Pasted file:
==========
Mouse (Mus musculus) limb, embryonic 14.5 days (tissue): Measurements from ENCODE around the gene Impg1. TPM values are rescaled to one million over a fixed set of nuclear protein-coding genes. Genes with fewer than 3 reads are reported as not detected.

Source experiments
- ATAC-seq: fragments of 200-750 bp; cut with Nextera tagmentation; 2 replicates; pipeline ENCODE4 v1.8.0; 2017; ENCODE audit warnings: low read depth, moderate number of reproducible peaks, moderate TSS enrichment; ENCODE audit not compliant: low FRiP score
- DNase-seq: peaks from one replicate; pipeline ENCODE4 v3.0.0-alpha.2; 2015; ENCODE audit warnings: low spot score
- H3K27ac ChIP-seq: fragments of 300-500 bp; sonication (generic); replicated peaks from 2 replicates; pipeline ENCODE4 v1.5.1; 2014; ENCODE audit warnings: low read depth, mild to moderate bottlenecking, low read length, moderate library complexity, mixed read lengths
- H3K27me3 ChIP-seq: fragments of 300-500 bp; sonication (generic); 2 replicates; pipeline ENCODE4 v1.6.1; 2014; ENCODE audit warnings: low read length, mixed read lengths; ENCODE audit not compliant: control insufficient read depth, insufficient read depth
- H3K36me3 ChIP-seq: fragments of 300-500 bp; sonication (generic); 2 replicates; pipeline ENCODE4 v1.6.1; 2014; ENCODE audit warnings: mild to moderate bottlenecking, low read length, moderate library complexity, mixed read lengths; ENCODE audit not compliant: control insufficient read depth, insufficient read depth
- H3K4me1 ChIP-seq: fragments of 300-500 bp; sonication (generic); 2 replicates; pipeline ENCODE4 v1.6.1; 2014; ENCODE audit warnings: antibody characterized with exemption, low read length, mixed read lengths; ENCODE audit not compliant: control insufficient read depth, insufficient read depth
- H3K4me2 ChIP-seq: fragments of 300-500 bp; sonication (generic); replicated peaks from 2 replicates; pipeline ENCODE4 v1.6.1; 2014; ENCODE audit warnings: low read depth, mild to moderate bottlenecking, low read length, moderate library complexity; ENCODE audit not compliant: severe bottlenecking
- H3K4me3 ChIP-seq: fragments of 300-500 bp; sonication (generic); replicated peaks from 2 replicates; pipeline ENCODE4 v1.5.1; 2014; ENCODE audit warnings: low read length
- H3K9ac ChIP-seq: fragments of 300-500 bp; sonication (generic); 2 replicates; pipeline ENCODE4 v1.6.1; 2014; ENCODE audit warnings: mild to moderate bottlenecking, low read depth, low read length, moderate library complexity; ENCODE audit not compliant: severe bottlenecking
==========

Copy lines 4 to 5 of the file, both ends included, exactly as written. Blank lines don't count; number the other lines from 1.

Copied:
- DNase-seq: peaks from one replicate; pipeline ENCODE4 v3.0.0-alpha.2; 2015; ENCODE audit warnings: low spot score
- H3K27ac ChIP-seq: fragments of 300-500 bp; sonication (generic); replicated peaks from 2 replicates; pipeline ENCODE4 v1.5.1; 2014; ENCODE audit warnings: low read depth, mild to moderate bottlenecking, low read length, moderate library complexity, mixed read lengths